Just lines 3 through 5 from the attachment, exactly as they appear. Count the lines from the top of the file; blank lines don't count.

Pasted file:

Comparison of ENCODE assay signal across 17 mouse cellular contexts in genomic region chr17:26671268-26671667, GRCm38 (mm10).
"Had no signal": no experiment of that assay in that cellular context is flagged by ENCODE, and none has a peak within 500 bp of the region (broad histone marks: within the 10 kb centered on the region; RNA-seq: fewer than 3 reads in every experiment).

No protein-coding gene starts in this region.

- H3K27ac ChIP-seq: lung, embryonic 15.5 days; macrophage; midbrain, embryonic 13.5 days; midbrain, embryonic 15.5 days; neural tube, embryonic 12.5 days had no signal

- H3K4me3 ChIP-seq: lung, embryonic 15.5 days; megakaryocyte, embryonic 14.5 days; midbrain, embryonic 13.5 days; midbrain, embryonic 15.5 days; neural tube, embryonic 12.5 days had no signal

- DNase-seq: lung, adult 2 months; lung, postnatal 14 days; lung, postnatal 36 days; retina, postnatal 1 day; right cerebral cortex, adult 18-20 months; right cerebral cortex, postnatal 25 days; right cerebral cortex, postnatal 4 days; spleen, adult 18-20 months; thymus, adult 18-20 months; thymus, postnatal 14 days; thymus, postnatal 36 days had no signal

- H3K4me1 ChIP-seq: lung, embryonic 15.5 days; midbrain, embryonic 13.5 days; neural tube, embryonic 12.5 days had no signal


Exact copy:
No protein-coding gene starts in this region.

- H3K27ac ChIP-seq: lung, embryonic 15.5 days; macrophage; midbrain, embryonic 13.5 days; midbrain, embryonic 15.5 days; neural tube, embryonic 12.5 days had no signal

- H3K4me3 ChIP-seq: lung, embryonic 15.5 days; megakaryocyte, embryonic 14.5 days; midbrain, embryonic 13.5 days; midbrain, embryonic 15.5 days; neural tube, embryonic 12.5 days had no signal